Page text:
Gaga vs. Swift
"Both Taylor Swift and Lady Gaga are young, talented women who are impressionable to young girls. Who is the better role model? It's difficult to compare since they are so obviously different. Taylor is country girl-next-door sweetness and Gaga is completely unique.
"Lady Gaga set an MTV Video Music Awards record with her 13 nominations and won five awards, including best female video, pop video and video of the year. An inspiration to younger girls, she has proven her talent as well as her intelligence. … But when she accepted the video of the year award from Cher, she wore a dress made entirely of meat. We love her shocking ways and theatrical outfits but was this too much? …
"During last year's VMAs, Taylor was left stunned when Kanye West stole the microphone during her Best Female Video acceptance speech. But instead of taking revenge, what did this role-model to young girls do? She sang her brand new song, 'Still an Innocent,' inspired by her awful experience, as a show of forgiveness. … Only 20 years old, this beautiful young woman showed she has a lot of class."
— Maria Lianos, writing on "Lady Gaga Meat Dress or Sweet Taylor Swift: Who is the better role model for young girls?" Sept. 13 on babble.com
Bieber and politics
"A new strain of timeliness and humor is cropping up in this week's batch of mid-budget political advertisements: Democrats and Republicans alike are co-opting the popularity of the World Wide Web and its contents for campaign videos. As you might expect, the results — much like the Internet itself — have been quasi-illogical, derivative, and geared toward non-voting tweens. …
"Senator Chuck Grassley is very interested in broadcasting his familiarity with his own BlackBerry and many of its capabilities. 'I heard Chuck Grassley has a Twitter,' one middle-aged lady says to an older lady at the beginning of the senator's new video spot. 'Oh, can it be cured?' the older woman responds. 'Oh, not that kind,' Grassley clarifies. … Close-up of Grassley's fingertips deftly maneuvering the crevasses of his mobile device follow. 'I'll tweet, I'll text, I'll do whatever it takes,' he says — a promise that's unlikely to resonate with those viewers who identify with the confused, older character from the first scene.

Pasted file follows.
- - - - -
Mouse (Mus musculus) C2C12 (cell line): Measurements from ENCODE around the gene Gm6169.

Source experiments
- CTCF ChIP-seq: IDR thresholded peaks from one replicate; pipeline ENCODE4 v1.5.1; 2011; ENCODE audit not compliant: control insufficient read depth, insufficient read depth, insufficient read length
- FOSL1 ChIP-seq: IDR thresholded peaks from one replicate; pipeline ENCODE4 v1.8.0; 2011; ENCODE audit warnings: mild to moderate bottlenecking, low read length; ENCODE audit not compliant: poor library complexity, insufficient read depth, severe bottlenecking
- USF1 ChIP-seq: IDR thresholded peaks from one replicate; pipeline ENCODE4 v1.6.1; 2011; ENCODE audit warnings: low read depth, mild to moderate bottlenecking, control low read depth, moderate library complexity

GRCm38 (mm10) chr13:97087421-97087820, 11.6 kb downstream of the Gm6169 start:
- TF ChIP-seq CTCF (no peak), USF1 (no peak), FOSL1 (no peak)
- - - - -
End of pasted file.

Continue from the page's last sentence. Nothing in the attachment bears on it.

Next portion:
"Campus Progress capitalizes on the popularity of the Internet's most three-dimensional byproduct, Justin Bieber. The liberal voter-outreach organization has a new commercial that suggests Americans cast their 2010 midterm ballots with Justin Bieber in mind. (Bieber is, as they point out, a Canadian minor.) 'Whoever we elect in the 2010 midterm elections will impact his future,' an actress advises. 'And ours,' adds another. Clips from Bieber-centric viral videos — classics such as 'Bieber Attacked by Fans' and 'Bieber Attacked by Fans While on Segway' — are interspersed between earnest/ironic pleas from young Democrats. 'Most of his fans are 12 years old — we acknowledge that,' a spokesperson for Campus Progress revealed to Politico."
— Juli Weiner, writing on "Justin Bieber and Twitter: America's New Hot-Button Political Issues," Sept. 13 on VanityFair.com
"Whatever form, and whoever makes them, the arguments against football boil down to one of two basic objections. First, the games simply don't matter — not in the grand scheme of things. Does anybody lose their house because of those 22 guys running after a little brown ball? Does anybody die because some kicker misses a field-goal that would have won a game for the home team? …
"The larger idea — that football games aren't life-or-death for most fans — is true, but couldn't be more irrelevant. Of course, the games don't matter. That's the whole idea. Life is serious, confusing, and scary. Sports are a refuge from real-world problems — and a place to release all the angst they cause. To be a football fan is to enter a world where you can paint your face, whoop and holler, and wear the silliest hat you can find — provided it's in team colors. You can be primal, tribal in a way that's simply not socially acceptable in any other context. If life-and-death issues were at stake, it wouldn't be entertainment."
— Hampton Stevens, writing on "An Intellectual's Defense of Football," Sept. 13 on TheAtlantic.com
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